MODIFICATION OF PINEALECTOMY-INDUCED SEIZURES IN RESPONSE TO NEUROPHARMACOLOGICAL ALTERATIONS OF CATECHOLAMINE FUNCTION IN THE RAT.
AuthorSTOCKMEIER, CRAIG ALLEN.
KeywordsCatecholamines -- Physiological effect.
Epilepsy -- Etiology -- Animal models.
Neurotransmitters -- Physiological effect.
Noradrenaline -- Physiological effect.
MetadataShow full item record
PublisherThe University of Arizona.
RightsCopyright © is held by the author. Digital access to this material is made possible by the University Libraries, University of Arizona. Further transmission, reproduction or presentation (such as public display or performance) of protected items is prohibited except with permission of the author.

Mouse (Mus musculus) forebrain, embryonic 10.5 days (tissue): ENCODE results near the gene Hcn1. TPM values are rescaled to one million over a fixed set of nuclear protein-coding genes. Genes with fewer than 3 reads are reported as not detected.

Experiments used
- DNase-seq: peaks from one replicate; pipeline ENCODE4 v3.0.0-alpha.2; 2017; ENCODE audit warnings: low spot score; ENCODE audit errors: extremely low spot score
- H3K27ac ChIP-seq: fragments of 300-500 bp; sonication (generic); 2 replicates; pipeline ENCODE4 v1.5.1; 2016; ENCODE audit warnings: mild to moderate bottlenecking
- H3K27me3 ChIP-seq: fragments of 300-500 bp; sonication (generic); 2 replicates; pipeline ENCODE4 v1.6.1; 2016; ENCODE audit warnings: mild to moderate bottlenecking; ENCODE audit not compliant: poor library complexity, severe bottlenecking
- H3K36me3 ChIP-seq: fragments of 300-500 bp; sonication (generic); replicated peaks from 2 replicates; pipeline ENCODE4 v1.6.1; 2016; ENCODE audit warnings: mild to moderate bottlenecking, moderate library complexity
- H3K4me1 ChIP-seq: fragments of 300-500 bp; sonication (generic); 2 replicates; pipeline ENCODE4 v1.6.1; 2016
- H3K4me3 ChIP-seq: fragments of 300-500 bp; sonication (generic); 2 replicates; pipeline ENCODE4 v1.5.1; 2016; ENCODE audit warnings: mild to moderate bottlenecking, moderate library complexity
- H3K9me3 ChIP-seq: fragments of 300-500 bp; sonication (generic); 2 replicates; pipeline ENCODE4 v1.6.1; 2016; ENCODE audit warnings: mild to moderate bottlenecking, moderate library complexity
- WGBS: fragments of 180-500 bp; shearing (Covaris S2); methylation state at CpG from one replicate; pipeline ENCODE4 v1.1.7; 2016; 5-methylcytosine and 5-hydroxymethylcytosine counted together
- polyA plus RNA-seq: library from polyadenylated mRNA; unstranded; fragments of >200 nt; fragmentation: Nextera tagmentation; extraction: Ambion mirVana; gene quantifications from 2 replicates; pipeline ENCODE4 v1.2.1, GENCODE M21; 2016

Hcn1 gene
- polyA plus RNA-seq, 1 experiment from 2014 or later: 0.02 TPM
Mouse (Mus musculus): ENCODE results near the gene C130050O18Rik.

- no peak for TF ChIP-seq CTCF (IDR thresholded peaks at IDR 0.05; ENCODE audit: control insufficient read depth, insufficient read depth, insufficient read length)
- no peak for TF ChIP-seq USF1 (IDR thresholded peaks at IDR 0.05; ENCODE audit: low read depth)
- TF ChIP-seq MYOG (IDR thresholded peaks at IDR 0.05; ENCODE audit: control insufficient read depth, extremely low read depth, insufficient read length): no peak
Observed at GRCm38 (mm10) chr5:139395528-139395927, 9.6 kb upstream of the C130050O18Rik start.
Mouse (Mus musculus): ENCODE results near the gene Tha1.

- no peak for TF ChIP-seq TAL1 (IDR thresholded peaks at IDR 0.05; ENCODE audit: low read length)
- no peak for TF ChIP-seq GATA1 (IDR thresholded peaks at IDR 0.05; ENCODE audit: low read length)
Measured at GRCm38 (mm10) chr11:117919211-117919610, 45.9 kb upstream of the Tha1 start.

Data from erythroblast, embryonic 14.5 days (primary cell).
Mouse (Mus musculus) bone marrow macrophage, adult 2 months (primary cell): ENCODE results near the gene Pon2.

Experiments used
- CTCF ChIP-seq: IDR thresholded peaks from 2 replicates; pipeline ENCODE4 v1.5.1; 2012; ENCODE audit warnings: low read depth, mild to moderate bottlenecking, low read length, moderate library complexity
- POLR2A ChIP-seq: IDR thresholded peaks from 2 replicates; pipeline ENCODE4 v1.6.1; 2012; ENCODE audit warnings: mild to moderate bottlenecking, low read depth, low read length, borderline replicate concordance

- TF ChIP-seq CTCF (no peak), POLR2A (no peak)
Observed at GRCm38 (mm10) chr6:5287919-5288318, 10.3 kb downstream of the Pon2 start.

AbstractRemoval of the pineal gland from partially parathyroidectomized rats produces stereotyped violent seizures. Inasmuch as the neurotransmitter norepinephrine (NE) has been implicated in this experimental paradigm, the purpose of this study was to investigate the effect of specific alterations in catecholamine function on convulsions produced by pinealectomy (PinX). Additionally, the role of various pineal substances, sex differences and the caging paradigm in the convulsive response was studied. Male and female rats (grouped five per cage) were found to respond similarly to the convulsive stimulus of parathyroidectomy followed by PinX. Neither implants of melatonin nor ventricular injections of arginine vasotocin in isolated and grouped rats, respectively, produced consistent changes in convulsions from PinX. The method of caging the rats after PinX, however, dramatically influenced seizures. Isolated rats (one per cage) convulsed significantly later after PinX and did so less often than grouped (five per cage) controls. NE neurotransmission appears to play a strong role in influencing PinX-induced seizures. Augmenting NE function with desipramine suppressed seizures. Convulsions were enhanced by the (beta)-receptor antagonist timolol, while neonatal injections of the catecholamine neurotoxin 6-OHDA potentiated seizures so markedly that many rats died from just one convulsion. NE levels were significantly reduced in the telencephalons and increased in the brain stems of sham-pinealectomized rats which had also received neonatal 6-OHDA; telencephalic levels of DA were elevated by 6-OHDA. Both the proconvulsant effects of 6-OHDA and the alterations it produced in central catecholamine levels were prevented, for the most part, by pretreatment with DMI. Altering both NE and DA function with L-dihydroxyphenylalanine, (alpha)-methyl-p-tyrosine, FLA-63 or reserpine did not significantly affect PinX-induced seizures in isolated rats. NE appears to play a strong role in modulating PinX-induced seizures; however, a deficit in NE function per se does not seem to be the fundamental cause of the seizures since sham-pinealectomized rats having lowered NE and/or DA function did not convulse.